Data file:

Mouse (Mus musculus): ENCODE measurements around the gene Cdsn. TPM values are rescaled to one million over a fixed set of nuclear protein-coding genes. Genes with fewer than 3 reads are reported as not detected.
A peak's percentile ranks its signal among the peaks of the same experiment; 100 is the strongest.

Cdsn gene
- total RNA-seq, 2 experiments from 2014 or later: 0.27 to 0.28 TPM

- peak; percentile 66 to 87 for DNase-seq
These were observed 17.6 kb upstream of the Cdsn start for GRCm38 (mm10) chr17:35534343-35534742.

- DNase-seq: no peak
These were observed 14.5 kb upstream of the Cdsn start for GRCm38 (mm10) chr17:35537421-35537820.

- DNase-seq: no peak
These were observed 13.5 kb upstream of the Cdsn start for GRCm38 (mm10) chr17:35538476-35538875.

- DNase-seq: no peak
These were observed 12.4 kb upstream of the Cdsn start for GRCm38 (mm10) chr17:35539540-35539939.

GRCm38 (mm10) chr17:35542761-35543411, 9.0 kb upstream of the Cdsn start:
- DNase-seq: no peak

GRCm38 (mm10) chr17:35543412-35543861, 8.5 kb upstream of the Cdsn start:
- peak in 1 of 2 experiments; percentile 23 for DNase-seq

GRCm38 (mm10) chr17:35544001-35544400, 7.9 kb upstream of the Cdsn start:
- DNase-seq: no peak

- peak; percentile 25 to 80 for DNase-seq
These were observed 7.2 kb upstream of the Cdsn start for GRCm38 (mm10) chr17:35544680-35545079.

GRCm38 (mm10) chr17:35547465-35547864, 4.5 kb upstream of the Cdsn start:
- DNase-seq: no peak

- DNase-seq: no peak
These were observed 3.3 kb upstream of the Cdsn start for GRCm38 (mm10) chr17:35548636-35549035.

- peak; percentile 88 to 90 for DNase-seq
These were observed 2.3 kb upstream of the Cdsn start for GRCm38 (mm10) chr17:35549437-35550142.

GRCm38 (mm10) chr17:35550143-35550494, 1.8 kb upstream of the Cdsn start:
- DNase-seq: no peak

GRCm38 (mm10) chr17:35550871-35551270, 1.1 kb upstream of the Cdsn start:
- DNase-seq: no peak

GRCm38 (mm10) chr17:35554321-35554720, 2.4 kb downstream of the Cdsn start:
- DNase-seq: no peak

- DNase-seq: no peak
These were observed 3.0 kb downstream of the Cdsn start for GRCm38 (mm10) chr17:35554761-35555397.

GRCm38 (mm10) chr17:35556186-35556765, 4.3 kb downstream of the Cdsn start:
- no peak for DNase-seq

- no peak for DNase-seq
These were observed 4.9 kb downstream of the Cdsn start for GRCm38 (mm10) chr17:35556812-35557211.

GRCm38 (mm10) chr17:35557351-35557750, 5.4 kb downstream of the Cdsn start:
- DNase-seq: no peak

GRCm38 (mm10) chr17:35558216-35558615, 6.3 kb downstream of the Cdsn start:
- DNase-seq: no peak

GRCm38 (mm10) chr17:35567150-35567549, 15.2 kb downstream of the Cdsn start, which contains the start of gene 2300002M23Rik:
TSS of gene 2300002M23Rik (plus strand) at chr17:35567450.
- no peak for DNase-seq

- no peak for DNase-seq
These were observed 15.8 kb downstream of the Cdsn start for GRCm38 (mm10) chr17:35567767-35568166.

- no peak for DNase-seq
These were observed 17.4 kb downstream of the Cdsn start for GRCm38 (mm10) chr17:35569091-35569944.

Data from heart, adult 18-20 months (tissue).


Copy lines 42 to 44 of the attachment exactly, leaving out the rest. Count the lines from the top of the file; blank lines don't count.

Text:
- DNase-seq: no peak

GRCm38 (mm10) chr17:35567150-35567549, 15.2 kb downstream of the Cdsn start, which contains the start of gene 2300002M23Rik:
TSS of gene 2300002M23Rik (plus strand) at chr17:35567450.